The recent G7 Summit in Charlevoix, Que. ended on a sour note for Canada as U.S. President Donald Trump denounced Canadian protectionism, particularly in agriculture. On top of this, the renegotiation of the North American Free Trade Agreement (NAFTA) does not seem to be going well, and certain commentators are speaking openly about the possibility of failure and the end of the Agreement.
The American government has imposed special tariffs on Canadian steel and aluminum, and is now speaking of imposing a 25 per cent tariff on vehicles produced in Canada.
Why is this so serious? The answer is simple: because free trade enriches us all.
Free trade increases competition, since the number of companies in a single market increases. This leads to better products, increases consumer choice, increases the size of markets and hence allows for economies of scale and forces companies to become more productive. These phenomena reduce prices and raise salaries.
This is the key: the purchasing power of households goes up, because they have more to spend and also because each dollar spent allows them to buy more. Higher tariffs and the chance that NAFTA might end therefore threaten Canadian standards of living, since the United States is by far our biggest trading partner.
Free trade... at home!
The problems surrounding the renegotiation of NAFTA and U.S. tariffs on Canadian products are serious, but there are limits to what Canada can do by itself in the matter. However, there is a way to improve trade without waiting for help from our external partners. All we need to do is work to create genuine free trade within Canada.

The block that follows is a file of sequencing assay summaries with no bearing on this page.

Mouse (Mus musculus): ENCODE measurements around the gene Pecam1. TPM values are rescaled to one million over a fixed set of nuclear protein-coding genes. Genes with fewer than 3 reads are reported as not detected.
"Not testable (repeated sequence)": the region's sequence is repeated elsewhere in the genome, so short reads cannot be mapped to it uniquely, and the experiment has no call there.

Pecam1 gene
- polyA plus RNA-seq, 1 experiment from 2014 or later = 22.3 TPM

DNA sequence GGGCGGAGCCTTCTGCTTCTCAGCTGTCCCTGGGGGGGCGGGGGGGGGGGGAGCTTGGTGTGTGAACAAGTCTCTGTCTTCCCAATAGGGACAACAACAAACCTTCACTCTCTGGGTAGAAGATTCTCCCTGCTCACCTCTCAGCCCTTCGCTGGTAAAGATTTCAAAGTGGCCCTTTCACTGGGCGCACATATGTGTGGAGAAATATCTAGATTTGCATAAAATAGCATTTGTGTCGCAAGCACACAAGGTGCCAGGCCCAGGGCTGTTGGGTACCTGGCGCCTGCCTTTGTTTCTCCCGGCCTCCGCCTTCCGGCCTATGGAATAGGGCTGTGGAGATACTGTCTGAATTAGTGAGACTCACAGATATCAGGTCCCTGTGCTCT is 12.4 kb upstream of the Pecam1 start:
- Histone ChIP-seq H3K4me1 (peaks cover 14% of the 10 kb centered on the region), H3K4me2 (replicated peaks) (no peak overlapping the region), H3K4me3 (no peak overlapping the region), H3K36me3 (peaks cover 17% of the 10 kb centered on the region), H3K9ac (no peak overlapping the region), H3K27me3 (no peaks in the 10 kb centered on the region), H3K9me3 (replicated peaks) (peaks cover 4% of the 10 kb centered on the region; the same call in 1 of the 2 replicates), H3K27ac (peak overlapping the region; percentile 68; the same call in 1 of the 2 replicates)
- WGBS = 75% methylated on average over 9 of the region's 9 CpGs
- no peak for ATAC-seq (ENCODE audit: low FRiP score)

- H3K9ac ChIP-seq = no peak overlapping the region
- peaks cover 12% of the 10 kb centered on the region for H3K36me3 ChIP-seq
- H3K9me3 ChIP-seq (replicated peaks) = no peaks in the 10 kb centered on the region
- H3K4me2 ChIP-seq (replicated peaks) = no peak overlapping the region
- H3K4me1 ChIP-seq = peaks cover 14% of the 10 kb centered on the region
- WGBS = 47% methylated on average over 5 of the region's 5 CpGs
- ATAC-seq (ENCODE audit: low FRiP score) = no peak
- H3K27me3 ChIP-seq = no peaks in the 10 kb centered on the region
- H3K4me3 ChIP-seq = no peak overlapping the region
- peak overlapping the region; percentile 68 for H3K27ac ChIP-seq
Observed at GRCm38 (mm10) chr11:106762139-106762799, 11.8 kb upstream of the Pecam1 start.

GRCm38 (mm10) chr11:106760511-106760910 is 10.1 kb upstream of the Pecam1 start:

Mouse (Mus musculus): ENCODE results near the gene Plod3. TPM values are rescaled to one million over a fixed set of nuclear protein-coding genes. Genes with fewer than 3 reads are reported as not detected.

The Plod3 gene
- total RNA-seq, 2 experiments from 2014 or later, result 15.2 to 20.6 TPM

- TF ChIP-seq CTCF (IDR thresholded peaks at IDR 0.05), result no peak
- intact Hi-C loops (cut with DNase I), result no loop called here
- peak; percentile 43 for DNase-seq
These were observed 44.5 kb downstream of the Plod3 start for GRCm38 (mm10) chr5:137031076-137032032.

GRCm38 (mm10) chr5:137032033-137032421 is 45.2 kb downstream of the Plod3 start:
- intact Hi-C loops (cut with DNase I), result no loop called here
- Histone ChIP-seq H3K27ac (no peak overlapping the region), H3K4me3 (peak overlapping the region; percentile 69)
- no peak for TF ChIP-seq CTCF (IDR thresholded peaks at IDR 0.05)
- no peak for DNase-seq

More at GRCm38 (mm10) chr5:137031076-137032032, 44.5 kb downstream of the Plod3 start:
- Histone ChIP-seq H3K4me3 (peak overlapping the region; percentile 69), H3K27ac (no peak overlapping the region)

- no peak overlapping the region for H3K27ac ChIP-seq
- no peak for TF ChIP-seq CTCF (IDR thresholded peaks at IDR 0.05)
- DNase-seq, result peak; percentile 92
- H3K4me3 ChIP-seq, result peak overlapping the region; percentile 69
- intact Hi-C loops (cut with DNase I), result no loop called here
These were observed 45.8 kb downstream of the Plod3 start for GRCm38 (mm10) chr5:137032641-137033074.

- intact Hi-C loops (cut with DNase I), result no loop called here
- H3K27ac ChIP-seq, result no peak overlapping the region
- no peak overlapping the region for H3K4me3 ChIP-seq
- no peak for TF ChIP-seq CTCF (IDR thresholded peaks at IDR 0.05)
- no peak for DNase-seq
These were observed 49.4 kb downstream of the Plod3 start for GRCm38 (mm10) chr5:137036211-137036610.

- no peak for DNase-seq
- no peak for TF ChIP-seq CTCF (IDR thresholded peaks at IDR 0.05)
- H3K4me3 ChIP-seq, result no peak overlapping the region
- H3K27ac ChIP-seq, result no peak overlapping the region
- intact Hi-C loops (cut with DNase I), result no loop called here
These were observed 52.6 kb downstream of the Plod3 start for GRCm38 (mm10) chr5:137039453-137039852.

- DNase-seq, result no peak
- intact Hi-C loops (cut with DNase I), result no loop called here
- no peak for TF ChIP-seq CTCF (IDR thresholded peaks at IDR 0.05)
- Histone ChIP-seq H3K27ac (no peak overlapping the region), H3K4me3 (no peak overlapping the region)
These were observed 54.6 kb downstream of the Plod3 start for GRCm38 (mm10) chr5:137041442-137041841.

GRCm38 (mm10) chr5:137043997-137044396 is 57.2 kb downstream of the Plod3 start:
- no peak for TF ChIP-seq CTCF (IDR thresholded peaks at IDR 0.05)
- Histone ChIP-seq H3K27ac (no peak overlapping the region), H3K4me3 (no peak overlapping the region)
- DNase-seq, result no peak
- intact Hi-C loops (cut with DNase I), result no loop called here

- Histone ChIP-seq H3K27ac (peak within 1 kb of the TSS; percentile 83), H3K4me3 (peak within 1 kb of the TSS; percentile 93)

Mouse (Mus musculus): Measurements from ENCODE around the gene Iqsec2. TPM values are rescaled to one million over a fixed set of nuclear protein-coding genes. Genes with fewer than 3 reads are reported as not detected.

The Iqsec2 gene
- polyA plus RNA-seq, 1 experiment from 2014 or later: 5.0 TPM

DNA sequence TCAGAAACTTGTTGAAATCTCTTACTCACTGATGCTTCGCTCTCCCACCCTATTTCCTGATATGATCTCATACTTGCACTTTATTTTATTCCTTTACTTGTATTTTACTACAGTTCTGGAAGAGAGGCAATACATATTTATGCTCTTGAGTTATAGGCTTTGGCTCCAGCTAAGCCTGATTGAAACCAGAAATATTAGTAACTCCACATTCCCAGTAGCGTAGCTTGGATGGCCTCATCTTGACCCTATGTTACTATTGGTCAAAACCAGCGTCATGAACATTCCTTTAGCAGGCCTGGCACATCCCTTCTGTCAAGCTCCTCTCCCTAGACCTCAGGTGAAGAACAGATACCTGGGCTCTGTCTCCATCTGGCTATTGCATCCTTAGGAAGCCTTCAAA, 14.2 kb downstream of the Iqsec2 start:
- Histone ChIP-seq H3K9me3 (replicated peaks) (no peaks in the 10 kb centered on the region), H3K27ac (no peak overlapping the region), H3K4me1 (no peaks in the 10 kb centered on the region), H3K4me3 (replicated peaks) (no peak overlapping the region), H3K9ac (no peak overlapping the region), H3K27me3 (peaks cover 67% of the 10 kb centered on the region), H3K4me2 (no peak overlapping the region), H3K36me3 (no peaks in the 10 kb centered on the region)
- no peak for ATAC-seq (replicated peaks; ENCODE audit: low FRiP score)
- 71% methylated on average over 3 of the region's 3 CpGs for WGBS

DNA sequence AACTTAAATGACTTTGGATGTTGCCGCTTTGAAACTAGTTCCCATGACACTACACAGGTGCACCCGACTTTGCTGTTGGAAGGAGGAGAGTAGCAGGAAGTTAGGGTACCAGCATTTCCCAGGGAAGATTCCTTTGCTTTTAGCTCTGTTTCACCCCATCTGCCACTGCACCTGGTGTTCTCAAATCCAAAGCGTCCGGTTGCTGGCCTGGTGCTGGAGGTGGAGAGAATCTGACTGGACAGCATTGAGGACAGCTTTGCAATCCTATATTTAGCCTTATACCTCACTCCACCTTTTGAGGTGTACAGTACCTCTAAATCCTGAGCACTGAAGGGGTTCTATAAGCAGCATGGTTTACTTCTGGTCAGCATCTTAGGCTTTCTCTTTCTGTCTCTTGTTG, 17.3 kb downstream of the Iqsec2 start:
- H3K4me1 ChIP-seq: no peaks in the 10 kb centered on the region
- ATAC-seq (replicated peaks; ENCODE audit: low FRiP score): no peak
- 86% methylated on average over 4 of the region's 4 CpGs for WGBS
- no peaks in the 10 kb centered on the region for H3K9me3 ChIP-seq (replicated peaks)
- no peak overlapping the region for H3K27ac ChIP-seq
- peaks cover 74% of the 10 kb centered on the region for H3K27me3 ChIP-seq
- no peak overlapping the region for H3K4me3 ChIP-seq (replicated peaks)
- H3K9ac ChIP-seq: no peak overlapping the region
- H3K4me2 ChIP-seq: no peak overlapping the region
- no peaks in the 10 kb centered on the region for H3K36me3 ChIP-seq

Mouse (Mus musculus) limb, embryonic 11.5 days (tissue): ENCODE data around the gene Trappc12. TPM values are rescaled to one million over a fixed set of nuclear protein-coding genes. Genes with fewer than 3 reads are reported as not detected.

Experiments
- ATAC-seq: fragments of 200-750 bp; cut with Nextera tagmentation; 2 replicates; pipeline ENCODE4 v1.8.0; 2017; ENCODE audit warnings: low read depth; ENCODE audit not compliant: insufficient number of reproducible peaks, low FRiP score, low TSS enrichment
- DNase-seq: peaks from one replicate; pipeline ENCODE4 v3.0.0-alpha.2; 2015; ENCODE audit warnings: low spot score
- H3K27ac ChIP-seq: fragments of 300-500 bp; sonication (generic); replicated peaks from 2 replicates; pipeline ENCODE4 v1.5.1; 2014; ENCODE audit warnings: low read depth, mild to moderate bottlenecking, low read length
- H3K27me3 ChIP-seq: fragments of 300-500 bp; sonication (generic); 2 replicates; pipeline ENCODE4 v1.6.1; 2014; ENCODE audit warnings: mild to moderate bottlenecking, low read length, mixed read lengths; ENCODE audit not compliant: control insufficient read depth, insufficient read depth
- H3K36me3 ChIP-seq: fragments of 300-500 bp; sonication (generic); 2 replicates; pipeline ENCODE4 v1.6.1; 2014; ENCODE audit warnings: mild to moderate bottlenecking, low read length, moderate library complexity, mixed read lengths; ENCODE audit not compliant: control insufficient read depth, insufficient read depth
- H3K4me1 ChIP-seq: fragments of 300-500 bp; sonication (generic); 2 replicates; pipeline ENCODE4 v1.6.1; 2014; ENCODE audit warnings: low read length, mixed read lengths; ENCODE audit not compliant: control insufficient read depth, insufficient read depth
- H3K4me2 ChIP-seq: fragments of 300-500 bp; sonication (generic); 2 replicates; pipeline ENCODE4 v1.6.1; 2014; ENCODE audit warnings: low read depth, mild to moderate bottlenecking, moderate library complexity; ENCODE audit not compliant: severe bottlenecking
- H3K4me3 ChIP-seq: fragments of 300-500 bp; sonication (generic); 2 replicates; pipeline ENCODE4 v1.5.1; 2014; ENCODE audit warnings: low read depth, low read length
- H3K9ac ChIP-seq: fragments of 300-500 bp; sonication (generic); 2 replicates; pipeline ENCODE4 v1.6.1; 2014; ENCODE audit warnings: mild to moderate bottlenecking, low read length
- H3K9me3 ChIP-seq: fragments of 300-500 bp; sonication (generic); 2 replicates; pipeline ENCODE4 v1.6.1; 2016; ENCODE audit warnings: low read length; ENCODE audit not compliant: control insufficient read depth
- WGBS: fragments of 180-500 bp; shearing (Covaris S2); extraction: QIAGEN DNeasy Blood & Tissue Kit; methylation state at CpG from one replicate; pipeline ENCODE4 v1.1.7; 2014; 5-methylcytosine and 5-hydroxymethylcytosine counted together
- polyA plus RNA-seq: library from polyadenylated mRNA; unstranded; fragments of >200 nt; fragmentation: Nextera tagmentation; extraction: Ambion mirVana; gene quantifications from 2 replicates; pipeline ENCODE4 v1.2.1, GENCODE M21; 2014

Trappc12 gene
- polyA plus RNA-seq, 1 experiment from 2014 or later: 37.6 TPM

Canadian provinces do not practice free trade among themselves. According to Statistics Canada, the many restrictions on internal Canadian trade correspond to an average customs duty of 6.9 per cent on goods exchanged between the provinces. This rate is much higher than the average Canadian tariff on international imports (0.8 per cent), and higher even than the average world tariff (2.9 per cent). Indeed, it is often easier to export toward another country than toward another Canadian province.
These barriers to interprovincial trade are due to explicit prohibitions, but also to differences in the laws and regulations of the different provinces, which are a drag on trade. Among many examples, there is the transport of goods, the sale of alcohol, agricultural policies, the accreditations required to practise certain occupations, business registration, and access to capital markets.
Absurd and costly barriers
Two years ago, the Senate, which promotes the abolition of these barriers, prepared a list of the "10 most absurd internal barriers." One example: in British Columbia, certain truck configurations are only allowed to roll at night, whereas they're only allowed to roll in the daytime in the neighbouring province of Alberta.
The artificial obstacles that exist between the provinces slow down business investment and cost consumers billions of dollars every year. A recent study published in the Canadian Journal of Economics puts the annual cost of the absence of internal free trade at between $50 billion and $130 billion.
A new agreement on internal trade between the provinces was signed last year. While it envisions the harmonization of rules in the fields of trucking and construction, as well as the opening of markets, obstacles to trade between the provinces remain numerous. As an indicator of their scope, of the deal's 345 pages, almost 140 are filled with exemptions. Unfortunately, the Supreme Court's recent decision in the Comeau case closed the door to trade liberalization through the court system, even though the Constitution guarantees the free flow of goods.
Given the tensions surrounding Canada's international trade, it is more important than ever to liberalize interprovincial trade. Our politicians must stop tearing their hair out about our American partners and get to work opening up the Canadian market. It won't solve everything, but at least we don't have to depend on the whim of a foreign leader to get it done.
Germain Belzile est chercheur associé senior à l'IEDM. Il signe ce texte à titre personnel.